The Rook is a time-traveling comic book character whose adventures were chronicled in various issues of Eerie magazine published by Warren Publishing in the 1970s and 80s, before getting his own title. He was created by writer Bill DuBay.
|Super Name:||Restin Dane|
|Real Name:||Restin Dane|
Master of Time Rook
|1st Appearance:||Eerie #82|
|Appears in:||50 issues|
The Rook is a time-traveler whose adventures were chronicled in various issues of Eerie magazine published by Warren Publishing in the 1970’s. The character was created by writer Bill DuBay. The Rook eventually proved popular enough to receive his own Rook Magazine which ran for 14 issues between 1979 and 1982 (after its cancellation; he returned to Eerie in #132).
The Rook is actually a scientist named Restin Dane. Dane comes from a family of scientists whose members include the unnamed protagonist of the novel The Time Machine by H.G. Wells. Dane gains his nickname from the fact that his time machine resembles a giant chess rook. Dane takes to wearing Western style clothing and a gunbelt. His first adventure is to travel back in time to the Alamo to save an ancestor. He succeeds in saving his great-great-grandfather Bishop Dane, who accompanies him on many of his adventures, along with two robots he built.Restin Dane is the grandson of Adam Dane the man who told his story about his adventures in the future to his friend H.G. Wells who turned his account in the book The Time Machine but at his insistence withholding his name out from the book.
Restin also builds a time machine, his being in the shape of a rook from a chess set.
This first trip takes him to the Alamo where he saves his great great grandfather Bishop Dane knowing that taking him out of the time stream just before he would have died will prevent any paradoxes.
During his subsequent adventures he also gets in the habit of dressing in Western style and using a handgun from that time period.
During their further adventures, The Rook, as he comes to be called, Bishop and two robots that Restin constructs encounter Sherlock Holmes, Robar the Conqueror, H.G. Wells and his grandfather the Time Traveler, whom he helps in a final war between the Eloi and the Morlocks.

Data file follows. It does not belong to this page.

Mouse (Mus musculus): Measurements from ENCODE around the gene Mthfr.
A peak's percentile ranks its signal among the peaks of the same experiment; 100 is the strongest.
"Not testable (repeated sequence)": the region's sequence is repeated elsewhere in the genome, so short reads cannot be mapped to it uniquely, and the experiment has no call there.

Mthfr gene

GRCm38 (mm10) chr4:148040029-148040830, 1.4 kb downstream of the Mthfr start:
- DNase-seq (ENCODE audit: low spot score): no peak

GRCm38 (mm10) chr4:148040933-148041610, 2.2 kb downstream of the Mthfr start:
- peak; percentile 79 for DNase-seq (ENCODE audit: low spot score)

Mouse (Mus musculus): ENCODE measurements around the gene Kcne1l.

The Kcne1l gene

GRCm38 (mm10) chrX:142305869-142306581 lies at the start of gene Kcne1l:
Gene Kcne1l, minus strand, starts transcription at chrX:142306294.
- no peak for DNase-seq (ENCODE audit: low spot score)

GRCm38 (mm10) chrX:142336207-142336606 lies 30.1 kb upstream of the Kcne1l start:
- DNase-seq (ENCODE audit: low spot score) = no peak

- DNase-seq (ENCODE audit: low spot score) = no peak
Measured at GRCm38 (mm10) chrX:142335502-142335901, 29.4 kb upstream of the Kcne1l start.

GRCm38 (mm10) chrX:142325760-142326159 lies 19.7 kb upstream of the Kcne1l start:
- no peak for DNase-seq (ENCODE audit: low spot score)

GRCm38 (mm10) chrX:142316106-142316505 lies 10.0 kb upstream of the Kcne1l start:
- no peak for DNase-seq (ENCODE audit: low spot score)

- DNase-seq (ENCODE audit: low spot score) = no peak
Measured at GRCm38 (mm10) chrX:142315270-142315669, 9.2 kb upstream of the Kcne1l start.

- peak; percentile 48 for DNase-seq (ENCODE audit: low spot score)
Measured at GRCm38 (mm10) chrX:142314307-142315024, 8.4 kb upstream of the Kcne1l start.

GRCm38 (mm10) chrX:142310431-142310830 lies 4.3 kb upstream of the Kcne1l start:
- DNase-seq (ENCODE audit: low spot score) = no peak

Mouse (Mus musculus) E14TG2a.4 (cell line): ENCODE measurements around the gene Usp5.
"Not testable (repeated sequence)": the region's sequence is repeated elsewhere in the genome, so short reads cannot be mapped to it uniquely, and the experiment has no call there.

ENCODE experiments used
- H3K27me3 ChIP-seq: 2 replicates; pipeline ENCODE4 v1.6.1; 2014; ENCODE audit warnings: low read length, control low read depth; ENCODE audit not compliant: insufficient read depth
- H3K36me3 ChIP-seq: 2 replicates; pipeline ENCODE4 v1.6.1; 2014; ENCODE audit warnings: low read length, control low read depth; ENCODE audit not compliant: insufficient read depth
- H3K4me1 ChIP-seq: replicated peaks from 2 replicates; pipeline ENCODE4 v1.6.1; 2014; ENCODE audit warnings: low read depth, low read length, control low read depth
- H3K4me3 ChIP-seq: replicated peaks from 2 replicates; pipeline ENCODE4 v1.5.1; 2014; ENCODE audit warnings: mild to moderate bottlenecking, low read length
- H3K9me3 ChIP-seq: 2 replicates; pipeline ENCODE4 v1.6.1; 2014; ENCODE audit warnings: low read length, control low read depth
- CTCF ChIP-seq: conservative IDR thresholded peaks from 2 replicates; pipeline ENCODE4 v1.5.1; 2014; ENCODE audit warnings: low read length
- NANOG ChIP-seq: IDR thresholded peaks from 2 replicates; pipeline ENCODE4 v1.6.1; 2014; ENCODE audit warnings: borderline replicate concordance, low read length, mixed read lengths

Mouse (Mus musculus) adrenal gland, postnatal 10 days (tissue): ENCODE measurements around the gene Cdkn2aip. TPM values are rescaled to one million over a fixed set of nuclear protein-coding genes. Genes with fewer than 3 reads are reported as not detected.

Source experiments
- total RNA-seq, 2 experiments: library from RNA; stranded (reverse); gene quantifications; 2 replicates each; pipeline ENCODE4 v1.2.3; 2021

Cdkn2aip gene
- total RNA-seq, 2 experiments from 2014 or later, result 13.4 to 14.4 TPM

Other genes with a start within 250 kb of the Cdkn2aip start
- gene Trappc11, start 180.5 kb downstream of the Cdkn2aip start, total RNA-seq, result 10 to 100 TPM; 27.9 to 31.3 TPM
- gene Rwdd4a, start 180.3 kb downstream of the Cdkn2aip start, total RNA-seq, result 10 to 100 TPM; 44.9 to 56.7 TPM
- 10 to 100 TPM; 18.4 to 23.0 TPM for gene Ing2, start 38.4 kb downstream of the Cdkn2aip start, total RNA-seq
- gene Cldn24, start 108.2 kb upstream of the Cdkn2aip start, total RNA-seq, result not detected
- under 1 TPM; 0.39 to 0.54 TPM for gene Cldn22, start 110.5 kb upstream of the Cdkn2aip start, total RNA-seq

In a later adventure, he meets the time traveler from Wells' book — who is revealed to be his grandfather Adam Dane — and helps him in a war between the Eloi and the Morlocks. The time-traveling adventurer Restin Dane, who called himself "The Rook," after the castle-like shape of his time machine. Dane's exploits were told in the pages of Warren Eerie and The Rook magazines in the 1970s and 1980s.
A few notes about consistency... Continuity is not necessarily a trademark of this series (and the same might be said of other Warren series), therefore I have noted inconsistencies when I have found them, and postulated explanations where necessary. Each time the Rook visits the future, there are discontinuities, such as the Earth being completely barren of all life in the 30th Century (Future Shock, Eerie # 88) and yet showing a 40th Century in which a very technologically advanced mankind is engaged in a massive battle for survival with their robot creations (The Trouble with Tin Men!/Robot Fighters, Eerie # 104-105). These, therefore, must be treated as futures which are only possibilities, and not set in stone from our 21st Century perspective.